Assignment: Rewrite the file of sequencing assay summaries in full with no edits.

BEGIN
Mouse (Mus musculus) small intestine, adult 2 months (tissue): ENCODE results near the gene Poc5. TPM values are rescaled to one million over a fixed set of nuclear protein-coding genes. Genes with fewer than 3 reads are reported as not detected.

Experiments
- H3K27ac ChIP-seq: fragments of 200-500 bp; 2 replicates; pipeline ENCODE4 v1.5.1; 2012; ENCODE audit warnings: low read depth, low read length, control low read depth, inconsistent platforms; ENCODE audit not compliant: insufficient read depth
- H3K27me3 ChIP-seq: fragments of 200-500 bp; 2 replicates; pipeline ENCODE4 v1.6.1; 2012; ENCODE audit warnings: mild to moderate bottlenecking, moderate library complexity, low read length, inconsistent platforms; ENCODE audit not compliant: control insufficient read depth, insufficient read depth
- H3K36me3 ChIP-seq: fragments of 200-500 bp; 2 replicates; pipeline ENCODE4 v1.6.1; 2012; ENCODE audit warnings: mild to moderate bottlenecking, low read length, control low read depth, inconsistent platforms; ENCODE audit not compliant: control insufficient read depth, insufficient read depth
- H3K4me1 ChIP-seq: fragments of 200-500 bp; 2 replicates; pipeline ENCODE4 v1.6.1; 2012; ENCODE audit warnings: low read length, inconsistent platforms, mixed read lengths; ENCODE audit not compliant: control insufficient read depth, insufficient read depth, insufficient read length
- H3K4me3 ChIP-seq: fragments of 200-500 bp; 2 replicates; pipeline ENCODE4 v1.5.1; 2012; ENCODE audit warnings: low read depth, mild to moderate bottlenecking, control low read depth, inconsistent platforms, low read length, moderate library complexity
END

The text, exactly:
Mouse (Mus musculus) small intestine, adult 2 months (tissue): ENCODE results near the gene Poc5. TPM values are rescaled to one million over a fixed set of nuclear protein-coding genes. Genes with fewer than 3 reads are reported as not detected.

Experiments
- H3K27ac ChIP-seq: fragments of 200-500 bp; 2 replicates; pipeline ENCODE4 v1.5.1; 2012; ENCODE audit warnings: low read depth, low read length, control low read depth, inconsistent platforms; ENCODE audit not compliant: insufficient read depth
- H3K27me3 ChIP-seq: fragments of 200-500 bp; 2 replicates; pipeline ENCODE4 v1.6.1; 2012; ENCODE audit warnings: mild to moderate bottlenecking, moderate library complexity, low read length, inconsistent platforms; ENCODE audit not compliant: control insufficient read depth, insufficient read depth
- H3K36me3 ChIP-seq: fragments of 200-500 bp; 2 replicates; pipeline ENCODE4 v1.6.1; 2012; ENCODE audit warnings: mild to moderate bottlenecking, low read length, control low read depth, inconsistent platforms; ENCODE audit not compliant: control insufficient read depth, insufficient read depth
- H3K4me1 ChIP-seq: fragments of 200-500 bp; 2 replicates; pipeline ENCODE4 v1.6.1; 2012; ENCODE audit warnings: low read length, inconsistent platforms, mixed read lengths; ENCODE audit not compliant: control insufficient read depth, insufficient read depth, insufficient read length
- H3K4me3 ChIP-seq: fragments of 200-500 bp; 2 replicates; pipeline ENCODE4 v1.5.1; 2012; ENCODE audit warnings: low read depth, mild to moderate bottlenecking, control low read depth, inconsistent platforms, low read length, moderate library complexity